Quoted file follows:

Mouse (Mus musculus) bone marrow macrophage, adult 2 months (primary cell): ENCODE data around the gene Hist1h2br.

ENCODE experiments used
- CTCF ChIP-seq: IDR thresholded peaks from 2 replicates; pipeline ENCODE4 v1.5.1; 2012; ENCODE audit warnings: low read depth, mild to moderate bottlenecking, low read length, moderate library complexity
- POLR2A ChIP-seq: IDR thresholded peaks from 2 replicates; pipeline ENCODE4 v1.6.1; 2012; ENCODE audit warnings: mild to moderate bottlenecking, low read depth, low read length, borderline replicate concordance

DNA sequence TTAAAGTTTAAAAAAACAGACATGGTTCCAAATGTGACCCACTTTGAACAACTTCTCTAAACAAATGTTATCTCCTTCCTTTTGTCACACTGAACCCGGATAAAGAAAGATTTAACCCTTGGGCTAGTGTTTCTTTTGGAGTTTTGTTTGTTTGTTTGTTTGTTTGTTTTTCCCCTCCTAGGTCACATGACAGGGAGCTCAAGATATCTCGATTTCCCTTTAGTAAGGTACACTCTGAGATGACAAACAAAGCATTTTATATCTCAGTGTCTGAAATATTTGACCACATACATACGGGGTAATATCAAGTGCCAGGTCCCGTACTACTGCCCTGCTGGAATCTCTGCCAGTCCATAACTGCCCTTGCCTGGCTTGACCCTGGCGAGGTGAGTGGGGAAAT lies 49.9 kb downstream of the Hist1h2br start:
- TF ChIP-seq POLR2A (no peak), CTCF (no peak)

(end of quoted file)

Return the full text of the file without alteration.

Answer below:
Mouse (Mus musculus) bone marrow macrophage, adult 2 months (primary cell): ENCODE data around the gene Hist1h2br.

ENCODE experiments used
- CTCF ChIP-seq: IDR thresholded peaks from 2 replicates; pipeline ENCODE4 v1.5.1; 2012; ENCODE audit warnings: low read depth, mild to moderate bottlenecking, low read length, moderate library complexity
- POLR2A ChIP-seq: IDR thresholded peaks from 2 replicates; pipeline ENCODE4 v1.6.1; 2012; ENCODE audit warnings: mild to moderate bottlenecking, low read depth, low read length, borderline replicate concordance

DNA sequence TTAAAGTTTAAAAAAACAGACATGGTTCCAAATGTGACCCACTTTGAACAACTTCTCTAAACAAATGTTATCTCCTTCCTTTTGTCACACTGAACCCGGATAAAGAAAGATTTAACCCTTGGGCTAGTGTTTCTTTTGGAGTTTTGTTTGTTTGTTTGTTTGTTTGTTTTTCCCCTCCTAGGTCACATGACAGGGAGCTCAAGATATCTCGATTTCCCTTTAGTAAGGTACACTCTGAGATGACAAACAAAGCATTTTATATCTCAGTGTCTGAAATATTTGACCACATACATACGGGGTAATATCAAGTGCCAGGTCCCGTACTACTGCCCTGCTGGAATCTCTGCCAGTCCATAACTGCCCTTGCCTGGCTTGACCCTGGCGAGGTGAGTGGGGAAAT lies 49.9 kb downstream of the Hist1h2br start:
- TF ChIP-seq POLR2A (no peak), CTCF (no peak)